Spent part of her childhood in England She began her education there, but concluded her A levels in a missionary school back home, in the town of Mutare She later studied medicine at Cambridge University, but became homesick and returned home as Zimbabwe s black majority rule began in 1980.She took up psychology at the University of Zimbabwe, of whose drama group she was a member She also held down a two year job as a copywriter at a marketing agency This early writing experience gave her an avenue for expression she wrote numerous plays, such as The Lost of the Soil, and then joined the theatre group Zambuko, and participated in the production of two plays, Katshaa and Mavambo.In 1985, Dangarembga published a short story in Sweden called The Letter In 1987, she also published the play She Does Not Weep in Harare At the age of twenty five, she had her first taste of success with her novel Nervous Conditions The first in English ever written by a black Zimbabwean woman, it won the African section of the Commonwealth Writers Prize in 1989 Asked about her subsequent prose drought, she explained, There have been two major reasons for my not having worked on prose since Nervous Conditions firstly, the novel was published only after I had turned to film as a medium secondly, Virginia Woolf s shrewd observation that a woman needs 500 and a room of her own in order to write is entirely valid Incidentally, I am moving and hope that, for the first time since Nervous Conditions, I shall have a room of my own I ll try to ignore the bit about 500 Dangarembga continued her education later in Berlin at the Deutsche Film und Fernseh Akademie, where she studied film direction and produced several film productions, including a documentary for German television She also made the film Everyone s Child, shown worldwide including at the Jameson Dublin International Film Festival.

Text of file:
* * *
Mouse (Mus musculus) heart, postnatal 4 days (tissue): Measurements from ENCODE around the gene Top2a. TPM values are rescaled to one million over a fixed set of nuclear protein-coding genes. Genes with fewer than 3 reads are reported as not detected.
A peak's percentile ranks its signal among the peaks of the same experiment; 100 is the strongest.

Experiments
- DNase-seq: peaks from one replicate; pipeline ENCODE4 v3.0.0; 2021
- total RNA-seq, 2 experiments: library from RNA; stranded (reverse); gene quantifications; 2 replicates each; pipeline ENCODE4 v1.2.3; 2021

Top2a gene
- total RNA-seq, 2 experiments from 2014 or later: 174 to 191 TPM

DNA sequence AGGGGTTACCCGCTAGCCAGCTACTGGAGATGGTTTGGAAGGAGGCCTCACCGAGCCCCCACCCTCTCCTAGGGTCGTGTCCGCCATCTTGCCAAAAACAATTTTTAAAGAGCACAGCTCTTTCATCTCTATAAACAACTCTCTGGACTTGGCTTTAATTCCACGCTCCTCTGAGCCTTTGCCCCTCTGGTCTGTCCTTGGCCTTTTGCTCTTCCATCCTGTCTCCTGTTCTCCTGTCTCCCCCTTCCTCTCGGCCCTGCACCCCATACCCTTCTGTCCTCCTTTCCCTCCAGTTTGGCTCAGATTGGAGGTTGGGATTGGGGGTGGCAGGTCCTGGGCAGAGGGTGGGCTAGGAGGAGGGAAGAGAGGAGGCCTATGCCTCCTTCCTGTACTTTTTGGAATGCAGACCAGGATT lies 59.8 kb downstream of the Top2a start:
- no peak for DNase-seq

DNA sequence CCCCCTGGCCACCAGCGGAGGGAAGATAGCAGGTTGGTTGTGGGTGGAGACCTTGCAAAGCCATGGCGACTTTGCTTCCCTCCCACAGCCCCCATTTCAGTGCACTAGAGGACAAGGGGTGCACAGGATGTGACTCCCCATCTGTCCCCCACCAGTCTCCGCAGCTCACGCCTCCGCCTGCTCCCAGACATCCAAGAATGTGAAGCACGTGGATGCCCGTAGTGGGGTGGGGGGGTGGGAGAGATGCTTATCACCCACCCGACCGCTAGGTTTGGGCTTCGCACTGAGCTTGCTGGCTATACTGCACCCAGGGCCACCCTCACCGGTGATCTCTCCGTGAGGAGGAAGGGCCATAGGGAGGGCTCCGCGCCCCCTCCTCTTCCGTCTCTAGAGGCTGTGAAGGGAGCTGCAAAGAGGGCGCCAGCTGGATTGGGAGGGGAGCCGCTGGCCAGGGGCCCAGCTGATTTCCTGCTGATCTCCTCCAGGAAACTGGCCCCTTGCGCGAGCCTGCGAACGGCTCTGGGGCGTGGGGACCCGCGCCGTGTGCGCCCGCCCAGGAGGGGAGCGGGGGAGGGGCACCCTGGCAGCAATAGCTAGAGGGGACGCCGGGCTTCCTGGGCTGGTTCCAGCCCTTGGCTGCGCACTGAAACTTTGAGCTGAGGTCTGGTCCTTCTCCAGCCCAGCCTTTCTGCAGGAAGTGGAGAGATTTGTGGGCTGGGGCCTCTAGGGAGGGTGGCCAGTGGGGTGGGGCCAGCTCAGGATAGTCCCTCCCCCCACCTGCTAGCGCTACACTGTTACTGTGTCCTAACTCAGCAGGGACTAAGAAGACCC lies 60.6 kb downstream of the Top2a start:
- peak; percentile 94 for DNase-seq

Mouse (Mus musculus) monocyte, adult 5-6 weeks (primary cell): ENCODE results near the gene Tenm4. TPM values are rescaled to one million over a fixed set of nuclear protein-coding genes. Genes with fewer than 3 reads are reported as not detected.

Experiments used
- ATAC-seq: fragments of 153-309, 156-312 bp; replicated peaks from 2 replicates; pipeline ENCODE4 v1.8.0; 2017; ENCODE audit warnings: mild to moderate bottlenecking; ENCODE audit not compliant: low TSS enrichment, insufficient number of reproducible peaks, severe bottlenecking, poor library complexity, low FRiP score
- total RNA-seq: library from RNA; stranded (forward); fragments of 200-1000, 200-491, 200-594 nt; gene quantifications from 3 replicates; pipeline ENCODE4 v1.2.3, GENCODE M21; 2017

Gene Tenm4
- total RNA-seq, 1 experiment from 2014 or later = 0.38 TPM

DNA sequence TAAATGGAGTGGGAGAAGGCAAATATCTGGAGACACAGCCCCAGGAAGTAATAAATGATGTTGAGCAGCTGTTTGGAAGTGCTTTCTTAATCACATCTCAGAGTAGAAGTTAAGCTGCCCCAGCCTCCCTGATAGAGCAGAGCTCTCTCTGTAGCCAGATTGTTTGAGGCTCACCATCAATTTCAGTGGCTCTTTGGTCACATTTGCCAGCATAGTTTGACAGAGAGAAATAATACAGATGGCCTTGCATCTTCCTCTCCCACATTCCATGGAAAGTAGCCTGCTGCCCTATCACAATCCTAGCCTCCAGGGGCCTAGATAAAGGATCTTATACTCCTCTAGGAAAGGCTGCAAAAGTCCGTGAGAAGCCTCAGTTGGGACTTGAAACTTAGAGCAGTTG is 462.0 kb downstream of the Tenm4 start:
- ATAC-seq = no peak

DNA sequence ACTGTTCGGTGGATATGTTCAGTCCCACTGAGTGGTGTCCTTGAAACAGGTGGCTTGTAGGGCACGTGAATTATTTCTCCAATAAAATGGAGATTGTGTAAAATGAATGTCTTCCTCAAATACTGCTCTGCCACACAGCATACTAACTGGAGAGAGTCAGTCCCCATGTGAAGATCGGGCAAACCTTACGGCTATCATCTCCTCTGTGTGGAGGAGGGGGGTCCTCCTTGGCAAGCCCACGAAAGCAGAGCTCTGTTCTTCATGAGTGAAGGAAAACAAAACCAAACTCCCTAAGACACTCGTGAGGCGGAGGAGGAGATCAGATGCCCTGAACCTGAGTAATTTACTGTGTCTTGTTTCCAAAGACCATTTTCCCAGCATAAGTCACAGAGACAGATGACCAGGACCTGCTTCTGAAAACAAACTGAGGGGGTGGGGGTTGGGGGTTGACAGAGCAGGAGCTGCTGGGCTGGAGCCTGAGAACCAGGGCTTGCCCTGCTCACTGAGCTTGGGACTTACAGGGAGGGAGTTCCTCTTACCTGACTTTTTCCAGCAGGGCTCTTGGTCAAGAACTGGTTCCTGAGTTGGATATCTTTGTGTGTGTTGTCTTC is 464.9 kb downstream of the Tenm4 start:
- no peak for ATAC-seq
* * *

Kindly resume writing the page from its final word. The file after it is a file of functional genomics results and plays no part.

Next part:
2 thoughts on “The Book of Not

    1. This is the sequel to Dangarembga's seminal and fantastic Nervous Conditions. The back cover claims that the sequel "is destined for similar success". I have to disagree. One of the most difficult tasks for an author is to come back and make their second book as good or better than their introductory smash-hit. Harper Lee essentially said "fuck it" and left To Kill A Mockingbird alone in its brilliance. Stephen King still hasn't learned to shut up. So really, an author could go either way. It to [...]